The clinical results of patients with acute myocardial infarction (AMI) at the left main trunk (LMT) remain unclear, especially in cases requiring percutaneous cardiopulmonary support (PCPS). Twenty seven cases of AMI at the LMT requiring emergent PCPS were retrospectively investigated. These 27 patients were aged 44–83 years (65.6 ± 8.6 years) and 20 (81.5%) were men. Peak creatine kinase (CK) leakage ranged from 538 to 34,010 IU/l (13,553 ± 7656 IU/l). Eight (29.6%) patients were discharged without mechanical support. Ten (37.0%) patients underwent left ventricular assist device (LVAD) implantation, five of whom with preoperative organ failure could not survive more than 6 months after implantation. The other nine (33.3%) patients died of low output syndrome or brain damage. The overall survival rates were 53.7, 41.3, 33.0, and 28.3% at 3 months, 6 months, 1 year, and 2 years, respectively. Multivariate analysis showed that Killip class 3/4 at hospital arrival was an independent risk factor for hospital mortality (odds ratio 20.4). Patients with more than 5 days of PCPS support period (n = 6), ≥ 4 h to revascularization (n = 6) or maximum CK leakage ≥20,000 IU/dl (n = 3) were not associated with successful PCPS or IABP weaning. The long-term clinical outcomes of patients with LMT disease requiring PCPS is devastating. Rapid cardiopulmonary resuscitation and coronary revascularization and timely insertion of LVAD before the onset of complications might lead to better survival.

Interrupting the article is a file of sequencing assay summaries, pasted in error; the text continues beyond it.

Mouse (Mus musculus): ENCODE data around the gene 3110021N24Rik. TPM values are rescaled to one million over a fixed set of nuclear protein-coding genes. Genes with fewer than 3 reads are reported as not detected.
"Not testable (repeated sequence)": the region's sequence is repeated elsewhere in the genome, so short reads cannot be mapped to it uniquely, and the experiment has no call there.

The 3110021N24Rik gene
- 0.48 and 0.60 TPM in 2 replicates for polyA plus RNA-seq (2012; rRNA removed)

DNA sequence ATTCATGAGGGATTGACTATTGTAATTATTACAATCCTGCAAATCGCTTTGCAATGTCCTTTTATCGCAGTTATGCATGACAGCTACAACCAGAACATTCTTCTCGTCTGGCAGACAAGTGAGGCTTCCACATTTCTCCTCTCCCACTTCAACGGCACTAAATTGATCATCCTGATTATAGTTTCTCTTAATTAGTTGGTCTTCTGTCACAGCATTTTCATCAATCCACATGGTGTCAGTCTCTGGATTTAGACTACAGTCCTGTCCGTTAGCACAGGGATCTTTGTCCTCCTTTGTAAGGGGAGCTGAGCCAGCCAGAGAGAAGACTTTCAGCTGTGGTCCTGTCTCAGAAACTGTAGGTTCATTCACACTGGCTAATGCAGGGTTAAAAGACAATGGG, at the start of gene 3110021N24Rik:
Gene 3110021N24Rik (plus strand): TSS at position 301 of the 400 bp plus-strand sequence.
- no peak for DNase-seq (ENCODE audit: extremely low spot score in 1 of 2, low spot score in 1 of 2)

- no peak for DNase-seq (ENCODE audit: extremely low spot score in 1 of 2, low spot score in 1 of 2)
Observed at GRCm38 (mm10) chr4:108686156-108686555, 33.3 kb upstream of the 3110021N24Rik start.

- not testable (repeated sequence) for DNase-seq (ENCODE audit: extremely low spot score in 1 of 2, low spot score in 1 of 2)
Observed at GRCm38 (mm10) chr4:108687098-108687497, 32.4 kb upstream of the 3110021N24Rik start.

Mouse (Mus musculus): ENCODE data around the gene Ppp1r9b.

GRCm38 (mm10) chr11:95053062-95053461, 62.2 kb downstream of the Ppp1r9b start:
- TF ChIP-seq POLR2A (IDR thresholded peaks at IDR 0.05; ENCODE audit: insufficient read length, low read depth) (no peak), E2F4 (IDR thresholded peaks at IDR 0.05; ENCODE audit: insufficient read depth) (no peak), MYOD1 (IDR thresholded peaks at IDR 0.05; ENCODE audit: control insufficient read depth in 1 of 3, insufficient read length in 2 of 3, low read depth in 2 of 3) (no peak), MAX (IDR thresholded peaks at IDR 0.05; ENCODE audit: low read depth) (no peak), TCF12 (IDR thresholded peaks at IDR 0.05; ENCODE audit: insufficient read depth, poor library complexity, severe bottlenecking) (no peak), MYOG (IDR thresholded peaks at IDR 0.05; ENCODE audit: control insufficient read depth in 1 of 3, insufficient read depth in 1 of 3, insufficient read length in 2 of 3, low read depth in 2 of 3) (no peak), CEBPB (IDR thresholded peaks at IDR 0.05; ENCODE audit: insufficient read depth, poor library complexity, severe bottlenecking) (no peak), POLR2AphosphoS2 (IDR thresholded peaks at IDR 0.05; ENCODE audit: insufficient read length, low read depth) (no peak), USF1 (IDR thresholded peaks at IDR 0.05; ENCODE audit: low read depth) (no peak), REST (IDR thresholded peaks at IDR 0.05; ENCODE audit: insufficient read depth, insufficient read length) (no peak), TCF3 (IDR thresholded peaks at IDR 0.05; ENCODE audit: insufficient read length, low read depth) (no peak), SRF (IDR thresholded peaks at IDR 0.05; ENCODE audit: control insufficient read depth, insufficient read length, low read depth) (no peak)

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Yamauchi, T., Masai, T., Fujii, K. et al. Long-term clinical results of acute myocardial infarction at the left main trunk requiring percutaneous cardiopulmonary support. J Artif Organs 20, 303–310 (2017). https://doi.org/10.1007/s10047-017-0972-7
- Percutaneous cardiopulmonary support (PCPS)
- Left ventricular assist device (LVAD)
- Acute myocardial infarction (AMI)
- Left main trunk (LMT)